All you need to know about Google Chrome’s new updates to improve user experience.
Google takes user experience seriously, and we can not deny this fact with the recent updates on Chrome 86 for abusive Push Notifications. In this article, we’ll cover
- What push are notifications?
- How Google tracks abusive push notifications?
- What changes are done to provide a safer browsing experience?
- How can reported websites resolve this before enforcement?
- And finally, what Truepush recommends to its clients to build a trustful user experience.
What are the push notifications?
Push notifications are brief messages that a website sends directly to its users. Once visitors subscribe or opt-in to push notifications on websites, they receive updates on their desktop and mobile devices henceforth. This is a reliable channel of user re-engagement if used appropriately. This is how a notification appears on websites-
What raises concerns about the safety of this user re-engagement channel?
As every technology’s pros and cons exist, push notifications, though vividly used by websites as a promising re-engagement channel, leaves scope for unethical use by some websites.
Out of all the websites integrating with third-party push providers or with an inbuilt push system, 90% of push subscribers use chrome browser.
While most of the websites send informative push alerts to their users, some of these websites use notification to mislead their users. The potential harm that this practice includes could vary from and not limited to stealing sensitive information, gaining unauthorized access to the system, and sending fake messages or warning alerts.
Here’s an example of an abusive push notification,
How Google tracks abusive push notifications?
As the new feature updates from Chrome 86 come into the picture, “automated web crawling service” from google subscribes to push notifications that a website sends.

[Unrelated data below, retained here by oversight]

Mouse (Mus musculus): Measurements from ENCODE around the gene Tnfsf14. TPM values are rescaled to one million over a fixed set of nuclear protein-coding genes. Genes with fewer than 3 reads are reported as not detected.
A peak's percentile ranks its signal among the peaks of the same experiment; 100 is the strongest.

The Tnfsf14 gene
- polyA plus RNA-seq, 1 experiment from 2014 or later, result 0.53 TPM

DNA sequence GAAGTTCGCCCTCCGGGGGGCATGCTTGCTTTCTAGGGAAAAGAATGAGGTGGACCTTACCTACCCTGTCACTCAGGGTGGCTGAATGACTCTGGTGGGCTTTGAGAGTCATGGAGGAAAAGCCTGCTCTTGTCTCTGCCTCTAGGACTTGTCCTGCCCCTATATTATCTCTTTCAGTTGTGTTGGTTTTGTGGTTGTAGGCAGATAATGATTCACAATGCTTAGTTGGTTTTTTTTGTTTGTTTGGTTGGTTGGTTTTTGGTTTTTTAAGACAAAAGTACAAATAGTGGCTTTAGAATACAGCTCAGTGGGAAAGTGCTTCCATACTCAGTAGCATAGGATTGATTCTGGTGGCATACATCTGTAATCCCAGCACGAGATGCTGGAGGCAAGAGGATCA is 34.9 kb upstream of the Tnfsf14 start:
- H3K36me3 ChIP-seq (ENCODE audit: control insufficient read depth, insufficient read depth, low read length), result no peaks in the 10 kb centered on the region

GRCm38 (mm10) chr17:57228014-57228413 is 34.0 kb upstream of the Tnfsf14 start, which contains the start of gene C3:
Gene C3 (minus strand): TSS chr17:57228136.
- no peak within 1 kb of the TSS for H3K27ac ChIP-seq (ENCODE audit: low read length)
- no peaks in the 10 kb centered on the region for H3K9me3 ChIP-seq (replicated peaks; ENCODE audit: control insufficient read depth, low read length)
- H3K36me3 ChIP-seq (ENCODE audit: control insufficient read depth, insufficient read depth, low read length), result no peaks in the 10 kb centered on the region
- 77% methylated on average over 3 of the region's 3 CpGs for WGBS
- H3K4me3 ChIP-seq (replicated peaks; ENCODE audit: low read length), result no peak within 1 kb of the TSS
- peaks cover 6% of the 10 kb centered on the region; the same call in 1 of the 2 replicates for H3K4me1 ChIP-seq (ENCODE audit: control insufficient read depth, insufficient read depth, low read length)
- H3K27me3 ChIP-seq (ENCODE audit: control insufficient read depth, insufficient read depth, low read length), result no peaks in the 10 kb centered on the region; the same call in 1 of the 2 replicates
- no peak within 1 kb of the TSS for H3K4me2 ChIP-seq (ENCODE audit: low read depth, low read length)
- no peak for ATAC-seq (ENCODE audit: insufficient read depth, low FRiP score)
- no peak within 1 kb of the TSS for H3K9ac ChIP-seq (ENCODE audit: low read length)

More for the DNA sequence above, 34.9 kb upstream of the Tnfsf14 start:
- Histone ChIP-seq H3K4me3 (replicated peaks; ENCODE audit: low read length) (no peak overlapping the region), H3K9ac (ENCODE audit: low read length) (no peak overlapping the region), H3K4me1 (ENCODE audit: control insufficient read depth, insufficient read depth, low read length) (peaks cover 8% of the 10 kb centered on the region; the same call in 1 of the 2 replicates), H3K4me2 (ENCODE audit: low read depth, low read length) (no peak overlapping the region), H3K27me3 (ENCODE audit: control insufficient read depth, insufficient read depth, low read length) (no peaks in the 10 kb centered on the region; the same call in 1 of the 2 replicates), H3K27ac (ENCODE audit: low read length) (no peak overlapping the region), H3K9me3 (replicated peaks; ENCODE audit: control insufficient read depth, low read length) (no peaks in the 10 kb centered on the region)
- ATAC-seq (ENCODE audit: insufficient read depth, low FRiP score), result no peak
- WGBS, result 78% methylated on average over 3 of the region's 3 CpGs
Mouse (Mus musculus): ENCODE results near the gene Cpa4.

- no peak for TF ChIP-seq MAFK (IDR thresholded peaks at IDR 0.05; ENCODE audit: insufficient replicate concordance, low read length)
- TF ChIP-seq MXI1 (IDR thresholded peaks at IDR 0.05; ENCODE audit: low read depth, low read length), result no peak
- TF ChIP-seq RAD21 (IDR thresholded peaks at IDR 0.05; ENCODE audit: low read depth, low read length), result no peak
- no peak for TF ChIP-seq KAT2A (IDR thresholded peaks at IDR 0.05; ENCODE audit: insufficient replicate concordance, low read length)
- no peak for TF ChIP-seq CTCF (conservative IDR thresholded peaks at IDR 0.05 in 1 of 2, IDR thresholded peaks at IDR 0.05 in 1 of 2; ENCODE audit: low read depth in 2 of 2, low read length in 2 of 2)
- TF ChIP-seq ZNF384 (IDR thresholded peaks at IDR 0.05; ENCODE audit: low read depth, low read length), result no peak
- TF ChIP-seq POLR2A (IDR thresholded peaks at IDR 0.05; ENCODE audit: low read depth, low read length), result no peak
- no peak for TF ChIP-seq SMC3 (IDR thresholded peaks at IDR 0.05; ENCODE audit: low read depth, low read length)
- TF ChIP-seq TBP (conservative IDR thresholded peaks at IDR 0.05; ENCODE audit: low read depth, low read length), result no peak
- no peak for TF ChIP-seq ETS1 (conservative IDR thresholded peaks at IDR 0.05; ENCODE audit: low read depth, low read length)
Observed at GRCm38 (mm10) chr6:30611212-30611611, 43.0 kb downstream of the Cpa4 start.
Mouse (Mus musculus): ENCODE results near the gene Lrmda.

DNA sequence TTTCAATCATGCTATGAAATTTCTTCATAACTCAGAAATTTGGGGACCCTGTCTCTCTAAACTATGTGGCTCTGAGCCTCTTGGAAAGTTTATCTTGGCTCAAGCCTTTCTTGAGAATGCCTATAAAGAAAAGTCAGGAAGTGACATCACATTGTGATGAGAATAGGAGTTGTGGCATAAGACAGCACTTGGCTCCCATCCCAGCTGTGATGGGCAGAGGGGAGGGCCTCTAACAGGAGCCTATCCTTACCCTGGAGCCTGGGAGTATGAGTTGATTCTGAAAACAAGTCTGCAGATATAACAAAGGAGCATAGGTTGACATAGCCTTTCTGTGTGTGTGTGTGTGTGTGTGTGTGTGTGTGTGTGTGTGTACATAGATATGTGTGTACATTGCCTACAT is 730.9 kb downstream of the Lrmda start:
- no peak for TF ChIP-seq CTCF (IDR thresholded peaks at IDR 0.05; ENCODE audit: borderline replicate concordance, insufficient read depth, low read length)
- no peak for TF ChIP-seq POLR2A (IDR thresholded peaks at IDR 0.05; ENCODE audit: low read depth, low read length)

While submitting your website to the search console for review, Google search for some samples of your pages to detect employment of any malicious activity by subscribing to push notification. By considering the website’s past actions in indulging in such malicious practices, Google’s automated web crawling service filters the potential origin of the abusive push notifications from these websites.
Now that you know how a website is scanned for abusive push notifications, how can users prevent further damage to their privacy and sensitive data?
Reducing the abusive push notifications and focusing on user experience
Based on user experience reports submitted to Google worldwide, there is a need to take user experience one more step ahead of the ladder.
Once a website is filtered in the abusive push notification bucket, every visitor who has previously subscribed and for the new visitors coming on to the site, the notification is by default hidden as mentioned in the chrome v80 updates for quieter push notifications.
There is no change in the UI, as shown below.
However, once a visitor clicks on the bell icon as shown in the above video, a notification pops up with a message, alerting the user about the malicious activity, as shown below.
One important thing to note here is that the notifications setting of already existing subscribers to abusive push is restored to default. This indicates users need to revisit the website and choose once again to subscribe or not to a website. Thanks to Google for saving the users from these potential threats!
How does a reported website save itself from enforcement?
Once a website is under Google’s radar for abusive push notifications, the search console will mark the report’s status as “Failed” with the necessary information provided in the report.
Google would provide the site owner with two opportunities for submitting the site for review. Chrome enforcement will begin if the abusive push issues are not fixed, and the status remains as “Failed” even after the 30 days of the previous report.
Here’s what Google states-
“The first time your site is found to be in “Failing” status, we’ll send an email to registered site owners and users at least 30 calendar days prior to the start of Chrome enforcement, and you’ll have the opportunity to submit your site for another review.”
Truepush recommendation to its valuable clients
- Include the landing page URL relevant to the notification message body.
- Do not link the notifications to spam sites or any malware.
- Send push notifications with relevant updates as your users would expect from your website.
- Build trust and your brand’s reputation focussing on good user experience
Chrome v86 updates indicate that Google takes user experience seriously, thus, restricts any actions from site owners that can potentially compromise with user’s privacy. Websites should leverage Push notifications to reform the way brands communicate with their users directly on their devices.
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Image edited by- Truepush